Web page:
Update: According to CNN, the application by a chapter of the Ku Klux Klan to adopt a section of Georgia Highway 515 in north Georgia has been denied by the Georgia Department of Transportation.
In late May, the International Keystone Knights of the KKK submitted an application to GDOT to adopt a mile of the highway near Blairsville. Organizations that are approved to adopt a section of roadway, promise to help keep that portion of highway clean.
In exchange, GDOT officials will place a sign along the section of roadway noting what organization has adopted that section of highway.
A similar application several years ago in Missouri, resulted in a Supreme Court decision in favor of the KKK being permitted to adopt a highway. The decision noted that the state could not prohibit participation because of a group's political beliefs.
BLAIRSVILLE, Ga. (WXIA) -- Several signs at the city limits of the small North Georgia town of Blairsville show how proud it is of its scenic location at the bottom foothills of the Appalachian Mountains near the North Carolina line.
They also show how proud the city is of its reputation as a tourist and retirement attraction.
But many in that town and in Union County are not proud to learn that the Ku Klux Klan wants an official state sponsored sign of its own put up on Highway 515.
Some local members of the International Keystone Knights of the KKK have put in an application with the Georgia Department of Transportation for an Adopt-a-Highway sign, promising to keep a one mile stretch of the highway clean and beautiful.
One of those Klan applicants, April Chambers of Blairsville, told 11Alive News they would do a television interview about their request on Monday.
But even before we arrived, she called back to say they had been advised not to do an interview in case the matter ends up in court.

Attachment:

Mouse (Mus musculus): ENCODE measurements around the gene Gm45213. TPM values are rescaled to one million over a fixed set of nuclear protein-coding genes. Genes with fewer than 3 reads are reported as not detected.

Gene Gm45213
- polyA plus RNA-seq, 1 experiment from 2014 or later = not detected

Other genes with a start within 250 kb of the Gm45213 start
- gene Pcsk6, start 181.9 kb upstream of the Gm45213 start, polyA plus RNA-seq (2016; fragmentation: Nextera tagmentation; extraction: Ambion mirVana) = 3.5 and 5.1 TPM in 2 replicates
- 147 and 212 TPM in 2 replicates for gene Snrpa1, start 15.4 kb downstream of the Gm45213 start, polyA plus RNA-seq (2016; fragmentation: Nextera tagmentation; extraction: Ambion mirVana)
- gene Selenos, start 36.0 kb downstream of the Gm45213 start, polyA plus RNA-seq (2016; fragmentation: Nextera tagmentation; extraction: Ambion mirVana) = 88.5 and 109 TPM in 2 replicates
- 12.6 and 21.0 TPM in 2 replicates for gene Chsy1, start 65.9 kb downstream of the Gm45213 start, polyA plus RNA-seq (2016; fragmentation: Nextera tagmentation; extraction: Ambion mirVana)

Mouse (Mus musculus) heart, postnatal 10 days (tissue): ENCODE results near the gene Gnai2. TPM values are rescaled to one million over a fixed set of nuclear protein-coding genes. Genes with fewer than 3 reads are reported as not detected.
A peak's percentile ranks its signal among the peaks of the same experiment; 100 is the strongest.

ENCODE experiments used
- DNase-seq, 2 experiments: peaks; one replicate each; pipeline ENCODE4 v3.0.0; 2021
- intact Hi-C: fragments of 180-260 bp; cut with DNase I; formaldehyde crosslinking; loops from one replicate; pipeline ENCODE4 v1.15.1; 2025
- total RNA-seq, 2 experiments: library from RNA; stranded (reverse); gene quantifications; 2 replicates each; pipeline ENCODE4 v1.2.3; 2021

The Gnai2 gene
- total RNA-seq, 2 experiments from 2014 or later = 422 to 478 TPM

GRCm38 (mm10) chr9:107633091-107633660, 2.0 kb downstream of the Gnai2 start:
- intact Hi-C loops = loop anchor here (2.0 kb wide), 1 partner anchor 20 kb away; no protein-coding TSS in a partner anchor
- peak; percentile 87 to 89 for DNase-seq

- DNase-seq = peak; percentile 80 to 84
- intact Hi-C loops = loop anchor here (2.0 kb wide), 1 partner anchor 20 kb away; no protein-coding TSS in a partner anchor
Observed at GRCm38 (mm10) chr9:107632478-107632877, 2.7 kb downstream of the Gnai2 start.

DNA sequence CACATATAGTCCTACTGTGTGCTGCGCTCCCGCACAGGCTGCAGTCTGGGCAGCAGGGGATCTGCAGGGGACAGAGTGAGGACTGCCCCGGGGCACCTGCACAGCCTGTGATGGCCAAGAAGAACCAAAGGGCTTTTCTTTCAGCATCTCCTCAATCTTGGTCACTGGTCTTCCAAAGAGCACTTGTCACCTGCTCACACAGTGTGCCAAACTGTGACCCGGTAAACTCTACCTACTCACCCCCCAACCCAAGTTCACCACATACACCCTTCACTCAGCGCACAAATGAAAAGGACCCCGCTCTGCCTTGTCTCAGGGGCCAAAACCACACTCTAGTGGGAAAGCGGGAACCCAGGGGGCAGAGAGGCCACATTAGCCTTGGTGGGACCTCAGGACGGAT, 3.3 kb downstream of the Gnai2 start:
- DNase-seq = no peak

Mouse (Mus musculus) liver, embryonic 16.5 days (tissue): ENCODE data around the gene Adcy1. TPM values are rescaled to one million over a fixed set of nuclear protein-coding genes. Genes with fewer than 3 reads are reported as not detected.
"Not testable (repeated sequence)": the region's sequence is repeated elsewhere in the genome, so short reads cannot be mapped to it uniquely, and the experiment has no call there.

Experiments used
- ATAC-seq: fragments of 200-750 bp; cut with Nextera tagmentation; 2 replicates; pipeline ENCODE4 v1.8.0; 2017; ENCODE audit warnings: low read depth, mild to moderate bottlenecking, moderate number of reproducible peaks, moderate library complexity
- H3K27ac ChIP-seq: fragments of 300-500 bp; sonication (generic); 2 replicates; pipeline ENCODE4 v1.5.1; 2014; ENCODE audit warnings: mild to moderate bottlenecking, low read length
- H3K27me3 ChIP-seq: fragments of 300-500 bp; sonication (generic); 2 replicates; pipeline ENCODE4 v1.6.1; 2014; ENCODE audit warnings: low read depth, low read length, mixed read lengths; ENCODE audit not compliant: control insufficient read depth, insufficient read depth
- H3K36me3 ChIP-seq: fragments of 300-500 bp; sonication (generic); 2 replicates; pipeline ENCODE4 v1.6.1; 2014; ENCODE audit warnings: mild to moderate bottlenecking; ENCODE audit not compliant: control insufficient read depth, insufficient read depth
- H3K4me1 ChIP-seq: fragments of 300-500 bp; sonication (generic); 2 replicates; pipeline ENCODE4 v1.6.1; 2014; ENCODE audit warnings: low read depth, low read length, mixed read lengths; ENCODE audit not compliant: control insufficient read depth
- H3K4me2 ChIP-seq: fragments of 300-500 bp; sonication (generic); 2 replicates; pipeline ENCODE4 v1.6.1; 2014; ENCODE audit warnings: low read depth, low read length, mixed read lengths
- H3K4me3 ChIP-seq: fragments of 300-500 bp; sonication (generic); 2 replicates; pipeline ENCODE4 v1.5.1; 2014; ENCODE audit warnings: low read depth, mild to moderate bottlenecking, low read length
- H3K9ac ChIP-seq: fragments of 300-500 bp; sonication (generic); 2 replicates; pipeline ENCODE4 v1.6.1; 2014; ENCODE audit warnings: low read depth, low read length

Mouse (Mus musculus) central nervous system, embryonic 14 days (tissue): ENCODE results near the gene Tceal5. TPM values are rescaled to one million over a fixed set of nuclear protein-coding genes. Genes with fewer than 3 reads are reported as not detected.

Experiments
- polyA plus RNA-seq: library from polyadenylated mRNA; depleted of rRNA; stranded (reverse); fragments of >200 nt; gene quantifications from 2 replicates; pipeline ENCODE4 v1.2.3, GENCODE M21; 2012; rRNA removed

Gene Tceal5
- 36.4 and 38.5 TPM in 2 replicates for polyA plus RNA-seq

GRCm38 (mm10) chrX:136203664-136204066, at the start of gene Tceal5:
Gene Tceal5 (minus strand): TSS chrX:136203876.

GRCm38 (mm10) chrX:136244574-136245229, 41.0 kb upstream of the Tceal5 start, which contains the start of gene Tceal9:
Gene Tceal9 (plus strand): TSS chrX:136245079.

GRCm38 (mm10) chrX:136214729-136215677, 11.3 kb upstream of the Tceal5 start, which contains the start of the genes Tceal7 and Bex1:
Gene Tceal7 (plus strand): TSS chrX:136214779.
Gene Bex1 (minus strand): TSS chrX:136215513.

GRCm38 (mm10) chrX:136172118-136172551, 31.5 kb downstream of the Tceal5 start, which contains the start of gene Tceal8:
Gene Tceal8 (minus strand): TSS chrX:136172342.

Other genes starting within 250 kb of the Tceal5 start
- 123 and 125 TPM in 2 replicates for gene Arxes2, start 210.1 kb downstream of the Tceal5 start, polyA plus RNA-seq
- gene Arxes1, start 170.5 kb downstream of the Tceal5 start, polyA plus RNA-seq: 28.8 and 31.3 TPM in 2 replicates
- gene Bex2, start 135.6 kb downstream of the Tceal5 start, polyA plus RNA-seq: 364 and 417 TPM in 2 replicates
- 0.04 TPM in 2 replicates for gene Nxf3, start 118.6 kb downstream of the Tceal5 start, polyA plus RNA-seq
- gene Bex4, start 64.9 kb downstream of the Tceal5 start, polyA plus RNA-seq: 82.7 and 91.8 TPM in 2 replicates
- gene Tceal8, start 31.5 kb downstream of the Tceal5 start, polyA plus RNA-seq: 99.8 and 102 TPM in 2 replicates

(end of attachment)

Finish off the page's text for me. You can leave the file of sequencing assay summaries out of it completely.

Chambers added that they might do an interview if 11Alive donated some money to the Klan, but we informed her we don't pay for news stories...from anyone.
While those Klan members aren't talking, we found plenty of people in Blairsville who were surprised to hear of the KKK application.
"The message is still that the KKK is still alive and active up here, which I would hope it's not," said resident Christina Joyce.
"I don't know if it is for sure or not, but I don't like the message that is sends," she added.
"I don't think there's anything they can do about it or anything they should do about it," said resident Jeremy Hooper.
"I mean, it's free speech, free country; if they want to do it, let 'em do it," he added.
"It's not my choice to say if it's someone's right to have it or not, but technically if it were my choice, I would say, 'no'," said resident Karyn Harkins.
The Klan's Adopt-a-Highway application puts the state in a bit of a pickle.
If they deny it, the Klan is threatening to sue like they did in Missouri, where the courts upheld their right to participate in that state's Adopt-a-Highway program.
Another possibility is for the DOT to do away with the 23-year-old program, which helps state and local governments save millions of dollars keeping highways clean.
Top Georgia DOT officials met privately Monday with Georgia Attorney General Sam Olens, the state's top lawyer, to discuss the controversy.
DOT spokesperson Jill Goldberg told 11Alive News no decision has been made yet.
"The Department continues to work through its usual process of reviewing the application," she wrote us. "We will keep you advised as that review progresses."
In 2005, a U.S. Supreme Court ruling was tied to a similar application by a Klan group in Missouri. The ruling said membership in that state's Adopt-A-Highway program could not be denied because of a group's political beliefs. In Missouri, the state is only permitted to deny an organization's application if it has members who have been convicted of a violent crime within the past 10 years.